To confuse travelers even more, there are four (4) different grades of bus: (a) VIP single-decker buses, often coloured purple and grey, with 24 seats only and space like going business class by air. (b) would be the ordinary, generally blue/white a/c buses which go from point to point (like Bangkok – Pattaya) non-stop. No standing passengers are allowed on either of these categories. Then there are (c) stopping a/c buses, mainly white but with blue and red stripes, which follow definite routes but will stop as and when hailed – very often they don't have on-board toilets. Lastly, there are the orange, non a/c, stopping buses which, again, ply definite routes but take for ever and a day to get anywhere and are often used as unofficial freight carriers. Their seats are generally quite small with little leg-room and having plastic seats for maximum discomfort, especially in hot weather.
For your further edification, each route has its own no., for example Bangkok – Nakhon Ratchasima, vv is 21, Bangkok – Pattaya is 48, etc. Long distance trips usually include a 'free' meal in the ticket price when the bus stops to refuel and giving the driver a comfort break. There are many inter-provincial buses as well, each with their own route no. A route in the south, for example, runs from Hat Yai to Phuket, vv. Most towns/cities have their own bus stations, often focal points in more established locations although the trend is now to locate bus stations on the outskirts of towns.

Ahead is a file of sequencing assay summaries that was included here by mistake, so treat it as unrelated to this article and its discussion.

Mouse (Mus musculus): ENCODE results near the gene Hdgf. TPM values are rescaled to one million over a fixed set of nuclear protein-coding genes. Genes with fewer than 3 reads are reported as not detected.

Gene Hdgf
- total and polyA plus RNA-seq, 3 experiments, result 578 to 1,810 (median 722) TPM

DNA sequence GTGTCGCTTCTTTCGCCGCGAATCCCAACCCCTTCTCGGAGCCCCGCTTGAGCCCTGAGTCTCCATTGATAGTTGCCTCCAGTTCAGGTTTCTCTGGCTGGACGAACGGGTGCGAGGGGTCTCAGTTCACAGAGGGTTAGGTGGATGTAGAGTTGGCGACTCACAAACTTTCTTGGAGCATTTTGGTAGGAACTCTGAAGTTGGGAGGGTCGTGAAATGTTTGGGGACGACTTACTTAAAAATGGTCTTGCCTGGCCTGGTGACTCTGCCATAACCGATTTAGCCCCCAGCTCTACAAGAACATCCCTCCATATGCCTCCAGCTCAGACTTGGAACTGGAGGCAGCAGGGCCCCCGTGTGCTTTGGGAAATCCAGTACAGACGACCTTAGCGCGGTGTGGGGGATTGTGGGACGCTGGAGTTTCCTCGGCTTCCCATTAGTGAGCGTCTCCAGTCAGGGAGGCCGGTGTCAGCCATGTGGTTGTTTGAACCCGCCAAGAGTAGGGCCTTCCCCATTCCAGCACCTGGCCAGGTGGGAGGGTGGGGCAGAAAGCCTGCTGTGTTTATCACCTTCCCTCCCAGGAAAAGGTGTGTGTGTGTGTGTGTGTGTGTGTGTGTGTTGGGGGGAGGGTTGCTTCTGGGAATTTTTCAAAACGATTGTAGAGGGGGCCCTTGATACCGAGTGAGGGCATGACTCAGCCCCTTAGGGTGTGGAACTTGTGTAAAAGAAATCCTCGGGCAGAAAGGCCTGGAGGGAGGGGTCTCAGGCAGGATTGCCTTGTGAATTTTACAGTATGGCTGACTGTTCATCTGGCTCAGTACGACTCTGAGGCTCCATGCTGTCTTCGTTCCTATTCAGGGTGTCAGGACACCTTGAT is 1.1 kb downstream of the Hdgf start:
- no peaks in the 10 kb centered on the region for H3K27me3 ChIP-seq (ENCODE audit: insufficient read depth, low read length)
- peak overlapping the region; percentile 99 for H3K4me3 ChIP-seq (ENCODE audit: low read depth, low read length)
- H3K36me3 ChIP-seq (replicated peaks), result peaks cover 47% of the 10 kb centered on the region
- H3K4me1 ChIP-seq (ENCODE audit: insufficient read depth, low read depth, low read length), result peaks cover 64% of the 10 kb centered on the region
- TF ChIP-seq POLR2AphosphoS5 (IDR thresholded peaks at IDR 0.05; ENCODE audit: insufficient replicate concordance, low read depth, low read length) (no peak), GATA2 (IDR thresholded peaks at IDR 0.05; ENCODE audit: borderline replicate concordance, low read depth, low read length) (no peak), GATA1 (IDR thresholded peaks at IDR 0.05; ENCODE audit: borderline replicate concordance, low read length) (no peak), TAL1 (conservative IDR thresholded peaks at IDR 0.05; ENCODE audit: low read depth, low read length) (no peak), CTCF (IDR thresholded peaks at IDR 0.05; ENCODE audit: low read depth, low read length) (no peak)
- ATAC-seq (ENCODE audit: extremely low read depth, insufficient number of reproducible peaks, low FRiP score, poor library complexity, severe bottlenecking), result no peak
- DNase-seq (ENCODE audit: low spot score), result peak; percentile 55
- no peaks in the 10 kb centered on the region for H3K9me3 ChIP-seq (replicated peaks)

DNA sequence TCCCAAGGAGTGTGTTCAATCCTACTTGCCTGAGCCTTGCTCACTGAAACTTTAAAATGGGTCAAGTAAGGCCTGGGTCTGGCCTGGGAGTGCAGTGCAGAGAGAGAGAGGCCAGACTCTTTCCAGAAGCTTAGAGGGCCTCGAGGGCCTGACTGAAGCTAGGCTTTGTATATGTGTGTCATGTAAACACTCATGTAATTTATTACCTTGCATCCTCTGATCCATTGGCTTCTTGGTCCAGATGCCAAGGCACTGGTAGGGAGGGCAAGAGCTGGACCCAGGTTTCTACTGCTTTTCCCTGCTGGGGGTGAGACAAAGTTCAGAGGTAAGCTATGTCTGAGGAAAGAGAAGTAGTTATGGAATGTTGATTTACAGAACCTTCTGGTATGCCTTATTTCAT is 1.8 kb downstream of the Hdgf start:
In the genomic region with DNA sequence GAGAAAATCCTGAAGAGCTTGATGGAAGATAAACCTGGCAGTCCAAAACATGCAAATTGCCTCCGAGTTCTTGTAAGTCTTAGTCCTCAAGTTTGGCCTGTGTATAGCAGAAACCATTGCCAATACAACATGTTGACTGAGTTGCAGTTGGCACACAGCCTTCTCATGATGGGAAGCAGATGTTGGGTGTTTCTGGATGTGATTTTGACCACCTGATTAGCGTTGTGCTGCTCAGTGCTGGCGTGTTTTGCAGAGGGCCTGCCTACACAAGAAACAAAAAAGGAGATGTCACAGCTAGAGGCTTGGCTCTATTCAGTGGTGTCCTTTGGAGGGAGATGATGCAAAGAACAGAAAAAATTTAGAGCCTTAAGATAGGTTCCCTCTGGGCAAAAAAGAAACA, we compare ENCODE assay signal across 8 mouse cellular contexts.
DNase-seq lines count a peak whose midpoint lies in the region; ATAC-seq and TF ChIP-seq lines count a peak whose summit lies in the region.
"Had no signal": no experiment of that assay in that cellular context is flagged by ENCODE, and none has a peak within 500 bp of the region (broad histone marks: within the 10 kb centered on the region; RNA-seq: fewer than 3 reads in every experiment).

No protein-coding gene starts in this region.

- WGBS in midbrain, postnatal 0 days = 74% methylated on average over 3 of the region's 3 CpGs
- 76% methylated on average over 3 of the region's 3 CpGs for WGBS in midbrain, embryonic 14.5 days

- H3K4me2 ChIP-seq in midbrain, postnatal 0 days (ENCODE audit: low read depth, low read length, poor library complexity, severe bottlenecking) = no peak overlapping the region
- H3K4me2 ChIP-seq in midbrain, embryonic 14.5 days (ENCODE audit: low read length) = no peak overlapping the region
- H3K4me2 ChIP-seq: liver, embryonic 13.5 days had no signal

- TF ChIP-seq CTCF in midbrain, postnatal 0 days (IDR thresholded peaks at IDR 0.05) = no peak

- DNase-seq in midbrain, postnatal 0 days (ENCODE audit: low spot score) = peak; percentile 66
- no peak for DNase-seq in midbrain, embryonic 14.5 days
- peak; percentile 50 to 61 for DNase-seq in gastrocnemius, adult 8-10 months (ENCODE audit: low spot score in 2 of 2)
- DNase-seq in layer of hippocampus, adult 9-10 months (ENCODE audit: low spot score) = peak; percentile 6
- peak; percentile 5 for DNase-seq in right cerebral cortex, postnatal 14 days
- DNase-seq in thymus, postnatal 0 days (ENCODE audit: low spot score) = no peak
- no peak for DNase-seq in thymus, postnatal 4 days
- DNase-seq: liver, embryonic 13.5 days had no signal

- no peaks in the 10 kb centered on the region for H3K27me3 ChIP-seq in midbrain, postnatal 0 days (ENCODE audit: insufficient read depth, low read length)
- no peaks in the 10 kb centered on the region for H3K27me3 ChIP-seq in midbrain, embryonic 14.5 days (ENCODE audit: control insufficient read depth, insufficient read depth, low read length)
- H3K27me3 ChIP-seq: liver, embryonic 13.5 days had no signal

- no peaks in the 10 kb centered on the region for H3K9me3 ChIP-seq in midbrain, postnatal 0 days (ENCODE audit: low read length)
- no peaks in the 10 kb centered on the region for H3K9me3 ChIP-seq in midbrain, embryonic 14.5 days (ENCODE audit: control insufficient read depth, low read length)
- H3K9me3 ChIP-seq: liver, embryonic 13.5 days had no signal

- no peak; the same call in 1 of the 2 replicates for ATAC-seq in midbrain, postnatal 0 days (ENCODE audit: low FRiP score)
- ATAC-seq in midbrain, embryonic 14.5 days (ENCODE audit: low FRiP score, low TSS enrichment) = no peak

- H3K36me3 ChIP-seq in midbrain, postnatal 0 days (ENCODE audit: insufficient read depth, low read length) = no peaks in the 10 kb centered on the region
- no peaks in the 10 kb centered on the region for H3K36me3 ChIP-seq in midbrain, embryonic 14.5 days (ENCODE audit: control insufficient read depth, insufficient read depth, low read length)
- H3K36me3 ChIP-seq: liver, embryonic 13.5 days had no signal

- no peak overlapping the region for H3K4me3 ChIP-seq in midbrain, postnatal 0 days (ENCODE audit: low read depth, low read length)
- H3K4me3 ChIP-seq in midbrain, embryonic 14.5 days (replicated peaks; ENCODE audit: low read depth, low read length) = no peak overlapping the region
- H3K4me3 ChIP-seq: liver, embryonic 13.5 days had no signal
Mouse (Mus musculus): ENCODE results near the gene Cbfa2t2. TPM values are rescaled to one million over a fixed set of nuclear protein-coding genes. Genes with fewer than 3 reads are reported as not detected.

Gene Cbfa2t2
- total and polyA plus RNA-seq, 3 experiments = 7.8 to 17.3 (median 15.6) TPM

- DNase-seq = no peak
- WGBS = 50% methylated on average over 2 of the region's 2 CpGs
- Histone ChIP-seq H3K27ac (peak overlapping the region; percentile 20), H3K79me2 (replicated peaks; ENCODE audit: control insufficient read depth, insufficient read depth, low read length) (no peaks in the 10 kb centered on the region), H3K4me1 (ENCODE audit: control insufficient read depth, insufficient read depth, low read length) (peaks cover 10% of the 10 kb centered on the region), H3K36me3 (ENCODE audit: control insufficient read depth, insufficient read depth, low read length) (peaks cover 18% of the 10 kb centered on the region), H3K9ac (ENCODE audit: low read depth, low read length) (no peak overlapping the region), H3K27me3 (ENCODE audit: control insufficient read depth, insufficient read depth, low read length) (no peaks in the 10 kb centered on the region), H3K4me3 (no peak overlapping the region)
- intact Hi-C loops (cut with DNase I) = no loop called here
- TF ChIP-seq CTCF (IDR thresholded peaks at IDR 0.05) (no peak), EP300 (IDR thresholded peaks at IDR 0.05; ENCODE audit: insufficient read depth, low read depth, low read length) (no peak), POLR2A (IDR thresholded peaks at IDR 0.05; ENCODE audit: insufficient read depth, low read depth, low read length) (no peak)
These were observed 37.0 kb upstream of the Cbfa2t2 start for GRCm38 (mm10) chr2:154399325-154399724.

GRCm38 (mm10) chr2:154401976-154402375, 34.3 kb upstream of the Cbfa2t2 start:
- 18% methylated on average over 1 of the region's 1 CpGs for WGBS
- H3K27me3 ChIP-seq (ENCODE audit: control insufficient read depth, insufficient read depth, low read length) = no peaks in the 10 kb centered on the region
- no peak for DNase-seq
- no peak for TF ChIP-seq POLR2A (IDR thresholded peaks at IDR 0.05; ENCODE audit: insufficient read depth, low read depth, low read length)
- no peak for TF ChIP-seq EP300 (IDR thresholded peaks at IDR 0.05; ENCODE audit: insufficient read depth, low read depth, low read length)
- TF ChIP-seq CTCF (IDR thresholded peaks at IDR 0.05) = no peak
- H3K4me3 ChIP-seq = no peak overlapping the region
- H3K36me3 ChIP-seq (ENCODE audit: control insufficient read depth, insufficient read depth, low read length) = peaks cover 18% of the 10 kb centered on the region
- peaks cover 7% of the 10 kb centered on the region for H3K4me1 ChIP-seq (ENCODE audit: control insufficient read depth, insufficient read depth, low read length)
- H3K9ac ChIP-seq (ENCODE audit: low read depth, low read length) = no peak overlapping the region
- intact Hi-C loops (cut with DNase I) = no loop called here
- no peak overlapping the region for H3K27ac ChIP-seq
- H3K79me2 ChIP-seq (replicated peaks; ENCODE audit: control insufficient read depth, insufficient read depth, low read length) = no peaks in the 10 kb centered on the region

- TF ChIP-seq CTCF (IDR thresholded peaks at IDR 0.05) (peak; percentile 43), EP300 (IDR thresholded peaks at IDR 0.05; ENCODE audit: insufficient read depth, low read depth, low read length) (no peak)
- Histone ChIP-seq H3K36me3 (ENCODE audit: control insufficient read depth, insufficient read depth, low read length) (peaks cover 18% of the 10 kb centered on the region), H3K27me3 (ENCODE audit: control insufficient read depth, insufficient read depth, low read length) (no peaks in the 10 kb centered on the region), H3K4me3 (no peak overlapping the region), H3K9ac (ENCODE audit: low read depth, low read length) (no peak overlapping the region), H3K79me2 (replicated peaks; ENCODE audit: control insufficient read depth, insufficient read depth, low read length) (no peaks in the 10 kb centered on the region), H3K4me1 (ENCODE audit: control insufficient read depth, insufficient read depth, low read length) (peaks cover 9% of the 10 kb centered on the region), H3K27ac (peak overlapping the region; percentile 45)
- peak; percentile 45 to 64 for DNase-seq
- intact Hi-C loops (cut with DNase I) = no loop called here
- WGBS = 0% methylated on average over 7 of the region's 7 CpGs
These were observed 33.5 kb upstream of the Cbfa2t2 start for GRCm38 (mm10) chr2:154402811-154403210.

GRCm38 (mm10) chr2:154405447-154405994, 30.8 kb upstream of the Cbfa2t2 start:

It is true that some privately owned buses on certain routes are cleaner, newer than perhaps Government
buses and my experience is there is no price difference on the same routes, whether private or state owned. The differences take place when you go to other grades of bus which become progressively cheaper as the comfort level reduces.
I attach a photo of the bus I traveled on to Isaan (Roi Et) in June 2009. Bt.389 for a seven hour journey of about 550 km. The bus was almost new, double-decker and most comfortable.
If anybody has any comments, challenges or requests, I would be pleased to have your input.
Philip J. Pascoe